Wednesday, November 23, 2011


Wireshark (previously called Ethereal) is a popular, free, open source protocol analyzer. This article will demonstrate how Wireshark can be used with sFlow to remotely capture traffic. For background, the article Packet capture describes some of the reasons why the multi-vendor sFlow standard should be considered as an option for packet capture, particularly in high-speed, switched Ethernet, environments.

The first step is to configure the network switches to monitor selected links and send sFlow to the host that will be used for packet analysis -  configuration instructions for most switch vendors are available on this blog. Alternatively, if sFlow is already being used for network-wide visibility then obtaining an sFlow feed can be as simple as directing the sFlow analyzer to forward sFlow to Wireshark.

The article CaptureSetup/Pipes describes how Wireshark can be configured to receive packets on a pipe. The following command launches Wireshark, using sflowtool to extract packets from the sFlow feed and pipe them into Wireshark:

[root@xenvm4 ~]# wireshark -k -i <(sflowtool -t)

Wireshark provides a real-time, graphical display of captured packets. The following screen shot shows packets captured using sFlow:

Packet trace in Wireshark captured using sFlow

In addition to being able to decode and filter packets, Wireshark has a number of statistical reporting capabilities. The following screen shot shows protocol statistics generated using captured sFlow data:

Protocol statistics in Wireshark captured using sFlow

When looking at sFlow statistics in Wireshark, it is important remember that sFlow is a sampling technology and that the numbers should be scaled up by the sampling rate. In this case a sampling rate of 1 in 1000 was configured so while the percentages are correct, the Packets, Bytes and Mbit/s numbers need to be multiplied by 1000. Looking at the top, highlighted, line the total values should be 24,000 packets, 25 Megabytes and 2 Mbit/s (not 24 packets, 24 Kilobytes and 0.002 Mbit/s shown in the table).

Because sFlow is a packet sampling technology there are limitations to the type of protocol following you can do in Wireshark. However, there are offsetting benefits. If you don't know which links to tap to solve a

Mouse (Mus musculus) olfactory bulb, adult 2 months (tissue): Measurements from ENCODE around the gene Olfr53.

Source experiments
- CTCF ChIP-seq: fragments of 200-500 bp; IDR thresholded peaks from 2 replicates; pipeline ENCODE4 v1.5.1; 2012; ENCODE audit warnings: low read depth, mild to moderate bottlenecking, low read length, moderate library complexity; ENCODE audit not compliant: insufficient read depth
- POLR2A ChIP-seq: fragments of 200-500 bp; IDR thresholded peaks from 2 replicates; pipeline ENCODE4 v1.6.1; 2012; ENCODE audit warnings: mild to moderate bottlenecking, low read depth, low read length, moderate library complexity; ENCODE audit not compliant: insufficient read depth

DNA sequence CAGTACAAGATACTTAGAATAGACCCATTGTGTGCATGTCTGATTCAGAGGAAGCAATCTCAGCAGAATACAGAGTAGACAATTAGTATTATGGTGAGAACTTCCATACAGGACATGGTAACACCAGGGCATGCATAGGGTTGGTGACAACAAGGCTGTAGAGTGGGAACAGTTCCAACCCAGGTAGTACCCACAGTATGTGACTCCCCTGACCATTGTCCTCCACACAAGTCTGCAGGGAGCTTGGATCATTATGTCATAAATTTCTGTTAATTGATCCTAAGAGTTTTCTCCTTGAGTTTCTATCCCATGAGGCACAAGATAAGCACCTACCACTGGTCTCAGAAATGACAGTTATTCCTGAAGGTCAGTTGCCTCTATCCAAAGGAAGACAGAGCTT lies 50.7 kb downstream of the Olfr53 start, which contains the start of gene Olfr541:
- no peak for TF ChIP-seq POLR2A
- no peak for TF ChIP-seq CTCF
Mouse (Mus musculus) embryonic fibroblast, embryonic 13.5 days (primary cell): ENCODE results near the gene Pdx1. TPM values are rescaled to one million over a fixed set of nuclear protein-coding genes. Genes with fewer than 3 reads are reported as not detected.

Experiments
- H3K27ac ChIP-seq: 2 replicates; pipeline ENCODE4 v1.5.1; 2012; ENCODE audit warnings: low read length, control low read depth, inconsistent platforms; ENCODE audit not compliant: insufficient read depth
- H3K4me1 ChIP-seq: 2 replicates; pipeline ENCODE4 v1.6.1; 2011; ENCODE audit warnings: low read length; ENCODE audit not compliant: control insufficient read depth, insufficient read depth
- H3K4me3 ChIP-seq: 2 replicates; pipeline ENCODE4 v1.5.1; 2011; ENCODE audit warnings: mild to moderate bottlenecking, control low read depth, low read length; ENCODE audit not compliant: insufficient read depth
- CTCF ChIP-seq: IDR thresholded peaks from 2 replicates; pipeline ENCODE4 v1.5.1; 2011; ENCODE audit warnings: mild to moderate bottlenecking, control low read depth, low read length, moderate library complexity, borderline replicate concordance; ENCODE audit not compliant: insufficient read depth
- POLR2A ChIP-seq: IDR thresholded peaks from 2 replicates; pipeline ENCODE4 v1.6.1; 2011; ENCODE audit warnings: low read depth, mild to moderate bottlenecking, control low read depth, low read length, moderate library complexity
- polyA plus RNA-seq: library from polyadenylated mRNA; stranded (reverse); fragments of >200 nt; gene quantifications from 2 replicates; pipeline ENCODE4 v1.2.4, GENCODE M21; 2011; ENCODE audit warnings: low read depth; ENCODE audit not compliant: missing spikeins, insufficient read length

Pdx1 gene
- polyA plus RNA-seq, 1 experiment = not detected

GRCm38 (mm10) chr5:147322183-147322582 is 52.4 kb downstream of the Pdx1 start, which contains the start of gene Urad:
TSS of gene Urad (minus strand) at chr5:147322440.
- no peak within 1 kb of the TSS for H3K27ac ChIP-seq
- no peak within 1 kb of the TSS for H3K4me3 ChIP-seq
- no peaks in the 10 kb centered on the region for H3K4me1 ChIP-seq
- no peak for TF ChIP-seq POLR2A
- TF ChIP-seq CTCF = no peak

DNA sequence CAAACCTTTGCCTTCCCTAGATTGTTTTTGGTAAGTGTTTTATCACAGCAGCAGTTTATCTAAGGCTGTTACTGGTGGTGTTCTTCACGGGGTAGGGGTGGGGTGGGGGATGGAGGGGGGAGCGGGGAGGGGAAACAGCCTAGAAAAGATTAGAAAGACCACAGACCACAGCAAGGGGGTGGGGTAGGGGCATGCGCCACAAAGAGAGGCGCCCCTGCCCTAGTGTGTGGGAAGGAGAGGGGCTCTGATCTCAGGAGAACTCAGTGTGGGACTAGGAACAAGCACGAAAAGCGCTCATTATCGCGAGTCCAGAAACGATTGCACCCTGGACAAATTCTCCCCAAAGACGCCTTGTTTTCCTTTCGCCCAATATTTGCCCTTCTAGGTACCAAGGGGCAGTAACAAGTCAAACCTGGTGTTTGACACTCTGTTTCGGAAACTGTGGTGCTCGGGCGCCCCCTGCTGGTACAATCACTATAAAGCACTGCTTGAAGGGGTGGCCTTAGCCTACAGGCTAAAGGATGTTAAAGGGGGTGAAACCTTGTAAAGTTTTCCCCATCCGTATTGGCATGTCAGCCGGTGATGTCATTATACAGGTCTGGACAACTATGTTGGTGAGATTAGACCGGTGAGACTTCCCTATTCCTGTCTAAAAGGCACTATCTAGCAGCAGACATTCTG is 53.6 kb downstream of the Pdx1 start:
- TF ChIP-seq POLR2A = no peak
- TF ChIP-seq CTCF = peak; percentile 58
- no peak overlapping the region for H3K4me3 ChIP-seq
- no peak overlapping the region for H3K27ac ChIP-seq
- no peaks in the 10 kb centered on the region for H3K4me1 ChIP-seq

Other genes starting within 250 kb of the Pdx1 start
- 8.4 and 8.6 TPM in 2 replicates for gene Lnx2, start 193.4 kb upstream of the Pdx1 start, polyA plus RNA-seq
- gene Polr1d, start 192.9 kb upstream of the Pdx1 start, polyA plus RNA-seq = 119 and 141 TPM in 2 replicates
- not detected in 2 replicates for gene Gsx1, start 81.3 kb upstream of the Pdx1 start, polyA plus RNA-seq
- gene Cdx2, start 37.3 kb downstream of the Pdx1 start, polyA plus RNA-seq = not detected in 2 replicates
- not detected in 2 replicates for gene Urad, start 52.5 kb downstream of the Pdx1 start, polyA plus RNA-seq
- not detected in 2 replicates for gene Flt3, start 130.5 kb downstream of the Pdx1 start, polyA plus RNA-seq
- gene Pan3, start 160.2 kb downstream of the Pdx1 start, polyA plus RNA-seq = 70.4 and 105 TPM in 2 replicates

problem you can use sFlow to cast a wide net and capture packets from hundreds, or even thousands of links simultaneously. Using sFlow also lets you easily monitor 1, 10, 40 and 100GigE ports without
overwhelming Wireshark.

In addition to its graphical interface, Wireshark also offers a text-only interface to facilitate scripting. The tshark command runs Wireshark in text mode, providing similar functionality to tcpdump. The following example uses sflowtool to extract packets from the sFlow feed and pipe them into tshark :

[root@xenvm4 ~]# tshark -i<(sflowtool -t)
Running as user "root" and group "root". This could be dangerous.
Capturing on /dev/fd/63
  0.000000 ->    TCP 37366 > iscsi-target [PSH, ACK] Seq=1 Ack=1 Win=3050 Len=1200 TSV=472366446 TSER=1180632633
  5.000000 ->    TCP twamp-control > nfs [ACK] Seq=1 Ack=1 Win=2560 Len=1448 TSV=472366931 TSER=1180633845[Packet size limited during capture]
  5.000000 ->    TCP twamp-control > nfs [ACK] Seq=1449 Ack=1 Win=2560 Len=1448 TSV=472366931 TSER=1180633845

Wireshark's interactive filtering and browsing capabilities, combined with an extensive library of protocol decodes, provides the detail needed to diagnose network problems using packet headers captured by switches using sFlow. The protocol analysis capabilities of Wireshark complement the network-wide visibility provided by an sFlow analyzer, extracting additional details that are useful for troubleshooting.


  1. Could you amend this article with instructions on how to do this with windows servers?

    1. I am not a big Windows user, so I have never had cause to figure out the recipe to get it to work on Windows. If you have some pointers, I would be happy to post the information.

      What I think would be very cool is if Wireshark would support sFlow directly as a virtual interface under the Capture menu. It would be simple to open a UDP port to listen for sFlow messages, strip the sFlow headers and feed the encapsulated packet headers into Wireshark's decoder as if they had arrived on a physical interface.

      If anyone is looking for a project, it would be pretty simple to do - Wireshark already knows how to decode sFlow and reach the encapsulated packet header. Stripping the sFlow headers off turns the feed into a very usable remote packet capture function that makes the most of Wiresharks packet analysis capabilities.